Financial distress hits Yorkshire firms

Yorkshire businesses are being hit by swiftly escalating levels of financial distress across every sector of the regional economy, with construction, automotive, manufacturing and retail all seeing double-figure increases.

Julian Pitts, regional managing partner for Begbies Traynor in Yorkshire

The quarterly Red Flag Alert data, which is produced by business rescue and recovery specialist Begbies Traynor, ​showed​​ that in April, May and June very severe ​"​critical​"​ distress and less serious ​"​significant​"​ distress levels rose in Yorkshire and across the UK.

In Yorkshire ​"​critical​"​ distress, which refers to businesses which have had winding up petitions or county court judgements of more than £5,000 taken out against them, ​rose​ by 26​ per cent​ ​on the same period last year, ​hitting 165 businesses.

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​"​Significant​"​ distress, which relates to businesses with minor CCJs filed against them, or those showing a marked deterioration in key financial ratios, ​rose by 9​ per cent​ ​over​ the ​quarter and by 24​ per cent​ since the same period in 2016​, hitting​ more than 20,000 businesses in the region. ​

Julian Pitts, regional managing partner for Begbies Traynor in Yorkshire, said: “The escalating levels of ‘significant’ distress, which are affecting every industry across our region, are of major concern and spell a discouraging forecast for both the Yorkshire and the UK economy.

​"​The worrying fact is that these sorts of less severe financial problems are generally seen as a warning of more serious problems to come and this is extremely unwelcome news."​​​​​

​​He said ​the ​recently ​reported drop in manufacturing output, a construction industry slowdown and widening of Britain’s trade deficit by ​​the Office of National Statistics​​​​ have all helped to knock the value of the pound against the dollar and the euro and suggest an alarming reversal of the economic resilience that was being hailed by some after last summer’s referendum.

“Yorkshire businesses should certainly ensure they have battened down all the hatches and have robust management systems and processes in place, as there is certainly no clear sense of when, or how, this impending economic storm is likely to pass,” added Mr Pitts.​

Across the UK as a whole ​"​critical​"​ distress rose by 21​ per cent​ year on year and ​"​significant​"​ distress was up 25​ per cent​ compared ​with the same quarter in 2016.

The construction industry was particularly badly hit​. Construction companies accounted for more than a quarter (27​ per cent​) of all the ​"​critically​"​ distressed businesses in Yorkshire, ​with a 29​ per cent ​rise in severe distress since the same period last year.

Construction also saw a 25​ per cent​ climb in ​"​significant​" ​distress since last year’s figures, with the industry making up 14​ per cent​ of all ​"​significant​"​ distress in the region, affecting 2,782 building companies.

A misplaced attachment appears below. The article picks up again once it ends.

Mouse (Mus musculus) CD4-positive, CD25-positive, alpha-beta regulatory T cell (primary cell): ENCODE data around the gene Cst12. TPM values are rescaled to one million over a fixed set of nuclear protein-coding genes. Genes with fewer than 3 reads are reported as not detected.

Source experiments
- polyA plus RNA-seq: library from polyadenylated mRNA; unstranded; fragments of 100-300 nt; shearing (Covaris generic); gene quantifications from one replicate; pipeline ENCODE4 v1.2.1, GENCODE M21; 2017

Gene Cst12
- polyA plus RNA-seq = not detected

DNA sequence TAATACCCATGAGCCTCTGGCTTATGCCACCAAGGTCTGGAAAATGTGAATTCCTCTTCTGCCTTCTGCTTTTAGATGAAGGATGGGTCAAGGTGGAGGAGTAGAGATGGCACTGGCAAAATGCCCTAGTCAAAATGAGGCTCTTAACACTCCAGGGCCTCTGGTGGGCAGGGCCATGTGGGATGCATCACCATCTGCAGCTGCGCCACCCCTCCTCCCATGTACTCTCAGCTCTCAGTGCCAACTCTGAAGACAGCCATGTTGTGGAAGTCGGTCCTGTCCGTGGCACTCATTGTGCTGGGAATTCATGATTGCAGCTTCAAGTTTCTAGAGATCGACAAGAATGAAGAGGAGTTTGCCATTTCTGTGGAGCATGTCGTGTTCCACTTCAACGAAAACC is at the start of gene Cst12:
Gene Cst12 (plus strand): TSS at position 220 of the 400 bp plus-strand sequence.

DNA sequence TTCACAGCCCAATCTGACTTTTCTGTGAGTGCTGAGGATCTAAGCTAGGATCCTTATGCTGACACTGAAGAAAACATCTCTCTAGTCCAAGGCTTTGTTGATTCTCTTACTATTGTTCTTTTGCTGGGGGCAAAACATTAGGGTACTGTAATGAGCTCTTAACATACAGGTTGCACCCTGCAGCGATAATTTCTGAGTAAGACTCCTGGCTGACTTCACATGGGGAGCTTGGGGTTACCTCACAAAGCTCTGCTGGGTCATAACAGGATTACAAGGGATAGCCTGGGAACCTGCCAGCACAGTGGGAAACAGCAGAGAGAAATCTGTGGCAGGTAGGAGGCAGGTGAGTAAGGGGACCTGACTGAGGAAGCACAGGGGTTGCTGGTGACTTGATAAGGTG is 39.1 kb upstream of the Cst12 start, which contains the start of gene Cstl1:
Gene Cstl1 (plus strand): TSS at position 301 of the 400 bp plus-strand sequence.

Other Yorkshire industries which saw a jump in distress levels include manufacturing, which saw ​"​significant’ distress rise by 16​ per cent​ year on year to affect 1,004 businesses​.​F​ood and drug retail​ saw a 14​ per cent increase, general retail ​saw a 2​0 per cent rise​ and bars and restaurants ​witnessed a 20 per cent rise to affect 981 businesses.

Ric Traynor, ​e​xecutive ​c​hairman of Begbies Traynor, ​said:​ ​“Our Red Flag research shows that a recent loss of momentum in the economy is putting increased financial pressure on UK businesses, with SMEs bearing the brunt of this rising distress, as businesses contend with uncertainty over Brexit negotiations and an inconclusive election result, alongside rising costs.

“These significant increases in financial distress also point to a slowdown in business investment at a time when the overall growth rate of the UK economy remains stubbornly sluggish.”

Julie Palmer, Partner at Begbies Traynor, ​added:​ ​“While we are seeing rising levels of distress across all corners of the UK economy, the quarterly deterioration in the property and construction sectors is particularly concerning, raising doubts over whether they have strong enough foundations to cope with upcoming headwinds, from Brexit and the rising cost of imported goods to the widening skills gap and its impact on labour cost inflation.

“In the UK’s consumer facing industries, weak real wage growth and rising levels of personal debt continue to put a strain on the retail, bars, restaurants and leisure sectors, where many businesses have been reluctant to fully pass on the inflationary impact of the weakened pound and higher staff costs from the National Living Wage, for fear of losing customers on price in an increasingly competitive marketplace.

“As the second half of 2017 begins, it’s worrying that so many businesses, particularly SMEs, are facing such instability. These businesses, which are the backbone of our economy, need to be as robust as possible to fuel the UK’s growth post-Brexit, yet these figures indicate that many will struggle to fund increases in working capital and invest in growth.”